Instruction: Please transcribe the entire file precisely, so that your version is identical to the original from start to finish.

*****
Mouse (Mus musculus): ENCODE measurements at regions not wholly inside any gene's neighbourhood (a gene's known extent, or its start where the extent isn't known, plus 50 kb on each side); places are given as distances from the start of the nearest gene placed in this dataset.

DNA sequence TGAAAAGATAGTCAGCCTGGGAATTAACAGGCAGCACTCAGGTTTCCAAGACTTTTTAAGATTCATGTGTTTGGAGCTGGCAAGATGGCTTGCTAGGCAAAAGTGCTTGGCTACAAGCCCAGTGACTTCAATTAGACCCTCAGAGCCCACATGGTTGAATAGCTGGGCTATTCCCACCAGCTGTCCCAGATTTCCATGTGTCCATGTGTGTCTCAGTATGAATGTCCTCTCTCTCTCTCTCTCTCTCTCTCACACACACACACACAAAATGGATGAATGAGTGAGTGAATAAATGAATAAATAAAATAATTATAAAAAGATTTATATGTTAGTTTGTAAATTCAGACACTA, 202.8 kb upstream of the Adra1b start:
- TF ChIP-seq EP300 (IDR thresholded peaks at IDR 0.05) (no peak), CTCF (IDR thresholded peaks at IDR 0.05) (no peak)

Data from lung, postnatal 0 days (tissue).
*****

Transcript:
Mouse (Mus musculus): ENCODE measurements at regions not wholly inside any gene's neighbourhood (a gene's known extent, or its start where the extent isn't known, plus 50 kb on each side); places are given as distances from the start of the nearest gene placed in this dataset.

DNA sequence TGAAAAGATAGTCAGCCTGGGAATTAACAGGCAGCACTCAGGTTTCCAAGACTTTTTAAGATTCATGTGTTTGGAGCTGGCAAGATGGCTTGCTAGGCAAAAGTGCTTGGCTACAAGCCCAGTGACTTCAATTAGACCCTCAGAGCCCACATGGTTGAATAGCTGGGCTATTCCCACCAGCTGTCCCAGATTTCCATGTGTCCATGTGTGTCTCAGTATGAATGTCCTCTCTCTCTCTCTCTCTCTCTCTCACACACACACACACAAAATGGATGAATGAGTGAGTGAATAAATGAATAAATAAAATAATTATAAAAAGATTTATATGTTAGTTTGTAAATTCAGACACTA, 202.8 kb upstream of the Adra1b start:
- TF ChIP-seq EP300 (IDR thresholded peaks at IDR 0.05) (no peak), CTCF (IDR thresholded peaks at IDR 0.05) (no peak)

Data from lung, postnatal 0 days (tissue).